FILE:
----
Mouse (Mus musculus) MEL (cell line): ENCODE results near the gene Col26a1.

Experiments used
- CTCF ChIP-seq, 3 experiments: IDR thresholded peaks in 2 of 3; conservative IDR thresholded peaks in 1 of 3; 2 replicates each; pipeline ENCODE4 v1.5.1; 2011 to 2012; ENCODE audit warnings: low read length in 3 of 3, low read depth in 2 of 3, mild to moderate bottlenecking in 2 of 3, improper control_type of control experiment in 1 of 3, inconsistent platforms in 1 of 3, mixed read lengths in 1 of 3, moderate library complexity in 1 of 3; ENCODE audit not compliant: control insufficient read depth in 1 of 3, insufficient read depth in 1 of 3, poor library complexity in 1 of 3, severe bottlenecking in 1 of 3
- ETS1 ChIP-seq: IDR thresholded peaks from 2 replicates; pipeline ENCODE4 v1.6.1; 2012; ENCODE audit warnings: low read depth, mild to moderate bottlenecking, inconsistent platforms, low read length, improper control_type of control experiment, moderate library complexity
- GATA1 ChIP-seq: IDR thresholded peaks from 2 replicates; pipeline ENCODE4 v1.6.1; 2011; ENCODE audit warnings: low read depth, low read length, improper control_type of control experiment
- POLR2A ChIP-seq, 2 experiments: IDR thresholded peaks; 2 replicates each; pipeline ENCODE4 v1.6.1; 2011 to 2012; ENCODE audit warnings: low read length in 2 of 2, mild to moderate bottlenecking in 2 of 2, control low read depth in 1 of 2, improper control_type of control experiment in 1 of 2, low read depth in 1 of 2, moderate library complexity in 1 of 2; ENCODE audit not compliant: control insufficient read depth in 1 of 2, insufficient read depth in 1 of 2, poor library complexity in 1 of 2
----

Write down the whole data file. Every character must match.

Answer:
Mouse (Mus musculus) MEL (cell line): ENCODE results near the gene Col26a1.

Experiments used
- CTCF ChIP-seq, 3 experiments: IDR thresholded peaks in 2 of 3; conservative IDR thresholded peaks in 1 of 3; 2 replicates each; pipeline ENCODE4 v1.5.1; 2011 to 2012; ENCODE audit warnings: low read length in 3 of 3, low read depth in 2 of 3, mild to moderate bottlenecking in 2 of 3, improper control_type of control experiment in 1 of 3, inconsistent platforms in 1 of 3, mixed read lengths in 1 of 3, moderate library complexity in 1 of 3; ENCODE audit not compliant: control insufficient read depth in 1 of 3, insufficient read depth in 1 of 3, poor library complexity in 1 of 3, severe bottlenecking in 1 of 3
- ETS1 ChIP-seq: IDR thresholded peaks from 2 replicates; pipeline ENCODE4 v1.6.1; 2012; ENCODE audit warnings: low read depth, mild to moderate bottlenecking, inconsistent platforms, low read length, improper control_type of control experiment, moderate library complexity
- GATA1 ChIP-seq: IDR thresholded peaks from 2 replicates; pipeline ENCODE4 v1.6.1; 2011; ENCODE audit warnings: low read depth, low read length, improper control_type of control experiment
- POLR2A ChIP-seq, 2 experiments: IDR thresholded peaks; 2 replicates each; pipeline ENCODE4 v1.6.1; 2011 to 2012; ENCODE audit warnings: low read length in 2 of 2, mild to moderate bottlenecking in 2 of 2, control low read depth in 1 of 2, improper control_type of control experiment in 1 of 2, low read depth in 1 of 2, moderate library complexity in 1 of 2; ENCODE audit not compliant: control insufficient read depth in 1 of 2, insufficient read depth in 1 of 2, poor library complexity in 1 of 2